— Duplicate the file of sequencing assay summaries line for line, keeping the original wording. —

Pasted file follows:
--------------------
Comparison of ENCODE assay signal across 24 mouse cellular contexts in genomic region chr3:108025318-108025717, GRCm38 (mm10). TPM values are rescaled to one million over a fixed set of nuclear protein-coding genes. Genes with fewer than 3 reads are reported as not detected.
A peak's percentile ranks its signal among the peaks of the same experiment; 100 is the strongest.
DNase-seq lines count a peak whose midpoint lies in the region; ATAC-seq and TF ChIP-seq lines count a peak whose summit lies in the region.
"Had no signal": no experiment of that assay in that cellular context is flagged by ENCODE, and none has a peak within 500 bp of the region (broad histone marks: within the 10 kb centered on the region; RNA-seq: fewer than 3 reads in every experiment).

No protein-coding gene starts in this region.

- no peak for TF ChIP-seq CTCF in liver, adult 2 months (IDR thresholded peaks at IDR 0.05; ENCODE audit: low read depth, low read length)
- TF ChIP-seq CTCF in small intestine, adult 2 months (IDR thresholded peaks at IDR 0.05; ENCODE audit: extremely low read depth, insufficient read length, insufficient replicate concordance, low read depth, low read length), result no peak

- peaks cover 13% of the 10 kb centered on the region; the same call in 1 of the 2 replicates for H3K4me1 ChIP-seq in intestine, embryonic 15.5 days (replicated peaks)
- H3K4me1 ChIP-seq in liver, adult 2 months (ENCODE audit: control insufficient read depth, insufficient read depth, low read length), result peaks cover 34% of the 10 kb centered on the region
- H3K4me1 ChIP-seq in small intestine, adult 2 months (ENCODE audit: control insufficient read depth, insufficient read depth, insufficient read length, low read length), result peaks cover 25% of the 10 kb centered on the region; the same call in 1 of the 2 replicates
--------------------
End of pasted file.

Comparison of ENCODE assay signal across 24 mouse cellular contexts in genomic region chr3:108025318-108025717, GRCm38 (mm10). TPM values are rescaled to one million over a fixed set of nuclear protein-coding genes. Genes with fewer than 3 reads are reported as not detected.
A peak's percentile ranks its signal among the peaks of the same experiment; 100 is the strongest.
DNase-seq lines count a peak whose midpoint lies in the region; ATAC-seq and TF ChIP-seq lines count a peak whose summit lies in the region.
"Had no signal": no experiment of that assay in that cellular context is flagged by ENCODE, and none has a peak within 500 bp of the region (broad histone marks: within the 10 kb centered on the region; RNA-seq: fewer than 3 reads in every experiment).

No protein-coding gene starts in this region.

- no peak for TF ChIP-seq CTCF in liver, adult 2 months (IDR thresholded peaks at IDR 0.05; ENCODE audit: low read depth, low read length)
- TF ChIP-seq CTCF in small intestine, adult 2 months (IDR thresholded peaks at IDR 0.05; ENCODE audit: extremely low read depth, insufficient read length, insufficient replicate concordance, low read depth, low read length), result no peak

- peaks cover 13% of the 10 kb centered on the region; the same call in 1 of the 2 replicates for H3K4me1 ChIP-seq in intestine, embryonic 15.5 days (replicated peaks)
- H3K4me1 ChIP-seq in liver, adult 2 months (ENCODE audit: control insufficient read depth, insufficient read depth, low read length), result peaks cover 34% of the 10 kb centered on the region
- H3K4me1 ChIP-seq in small intestine, adult 2 months (ENCODE audit: control insufficient read depth, insufficient read depth, insufficient read length, low read length), result peaks cover 25% of the 10 kb centered on the region; the same call in 1 of the 2 replicates